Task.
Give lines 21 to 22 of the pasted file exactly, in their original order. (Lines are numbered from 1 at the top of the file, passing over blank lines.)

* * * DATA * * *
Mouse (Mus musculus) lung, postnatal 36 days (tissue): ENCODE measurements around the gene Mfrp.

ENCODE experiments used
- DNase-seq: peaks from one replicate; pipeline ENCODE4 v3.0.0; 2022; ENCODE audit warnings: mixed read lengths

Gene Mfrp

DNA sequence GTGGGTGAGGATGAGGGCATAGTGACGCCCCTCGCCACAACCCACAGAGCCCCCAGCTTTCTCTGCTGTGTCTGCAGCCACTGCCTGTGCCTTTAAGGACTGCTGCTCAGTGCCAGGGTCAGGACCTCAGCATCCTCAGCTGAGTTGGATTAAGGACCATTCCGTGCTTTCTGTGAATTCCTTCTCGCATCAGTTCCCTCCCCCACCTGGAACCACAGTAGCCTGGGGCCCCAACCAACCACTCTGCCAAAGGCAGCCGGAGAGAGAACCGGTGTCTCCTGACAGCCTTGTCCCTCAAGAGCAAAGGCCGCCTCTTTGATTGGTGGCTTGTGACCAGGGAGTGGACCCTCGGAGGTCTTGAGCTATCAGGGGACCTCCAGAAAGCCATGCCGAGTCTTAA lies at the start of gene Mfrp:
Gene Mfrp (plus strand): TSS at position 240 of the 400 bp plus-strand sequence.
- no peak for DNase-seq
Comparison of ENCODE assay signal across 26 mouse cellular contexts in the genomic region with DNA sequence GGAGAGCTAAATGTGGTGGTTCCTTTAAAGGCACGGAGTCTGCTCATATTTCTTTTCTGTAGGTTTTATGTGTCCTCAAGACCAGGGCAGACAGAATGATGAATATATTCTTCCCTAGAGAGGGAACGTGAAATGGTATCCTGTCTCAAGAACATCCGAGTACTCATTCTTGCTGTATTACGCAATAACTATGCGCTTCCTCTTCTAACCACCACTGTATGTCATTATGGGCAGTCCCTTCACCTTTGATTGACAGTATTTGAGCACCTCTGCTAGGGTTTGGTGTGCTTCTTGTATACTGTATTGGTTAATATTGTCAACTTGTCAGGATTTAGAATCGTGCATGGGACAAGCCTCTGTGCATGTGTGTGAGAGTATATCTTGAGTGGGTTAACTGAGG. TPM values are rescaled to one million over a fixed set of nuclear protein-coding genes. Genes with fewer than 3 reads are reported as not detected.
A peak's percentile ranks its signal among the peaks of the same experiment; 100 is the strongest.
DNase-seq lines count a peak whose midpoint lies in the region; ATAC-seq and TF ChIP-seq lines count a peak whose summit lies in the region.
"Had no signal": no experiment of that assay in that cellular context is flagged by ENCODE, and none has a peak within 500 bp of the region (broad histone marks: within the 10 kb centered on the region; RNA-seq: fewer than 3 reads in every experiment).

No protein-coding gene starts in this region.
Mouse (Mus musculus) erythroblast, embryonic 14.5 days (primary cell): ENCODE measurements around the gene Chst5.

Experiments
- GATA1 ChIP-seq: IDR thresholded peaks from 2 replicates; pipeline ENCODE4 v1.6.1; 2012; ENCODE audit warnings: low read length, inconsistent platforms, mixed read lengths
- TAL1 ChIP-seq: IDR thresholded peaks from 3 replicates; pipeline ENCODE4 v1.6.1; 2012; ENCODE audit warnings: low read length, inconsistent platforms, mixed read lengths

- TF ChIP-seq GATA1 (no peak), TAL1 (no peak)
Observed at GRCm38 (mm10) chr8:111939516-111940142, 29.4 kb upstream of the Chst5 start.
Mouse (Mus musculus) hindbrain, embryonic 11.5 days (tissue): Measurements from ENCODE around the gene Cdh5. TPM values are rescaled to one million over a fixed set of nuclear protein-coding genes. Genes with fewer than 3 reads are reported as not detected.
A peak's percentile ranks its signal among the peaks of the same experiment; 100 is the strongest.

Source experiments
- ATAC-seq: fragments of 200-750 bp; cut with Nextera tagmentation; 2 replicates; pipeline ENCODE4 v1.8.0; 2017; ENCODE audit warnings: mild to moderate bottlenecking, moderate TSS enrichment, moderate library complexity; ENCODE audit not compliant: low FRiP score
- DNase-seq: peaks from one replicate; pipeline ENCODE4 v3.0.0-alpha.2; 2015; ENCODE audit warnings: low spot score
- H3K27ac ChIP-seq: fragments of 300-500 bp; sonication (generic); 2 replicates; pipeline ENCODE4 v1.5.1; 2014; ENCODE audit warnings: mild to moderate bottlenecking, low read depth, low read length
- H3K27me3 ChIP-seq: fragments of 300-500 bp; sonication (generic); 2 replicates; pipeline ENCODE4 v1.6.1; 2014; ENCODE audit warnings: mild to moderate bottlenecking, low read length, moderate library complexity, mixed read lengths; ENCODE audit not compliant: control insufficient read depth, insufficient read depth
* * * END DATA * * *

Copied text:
Source experiments
- ATAC-seq: fragments of 200-750 bp; cut with Nextera tagmentation; 2 replicates; pipeline ENCODE4 v1.8.0; 2017; ENCODE audit warnings: mild to moderate bottlenecking, moderate TSS enrichment, moderate library complexity; ENCODE audit not compliant: low FRiP score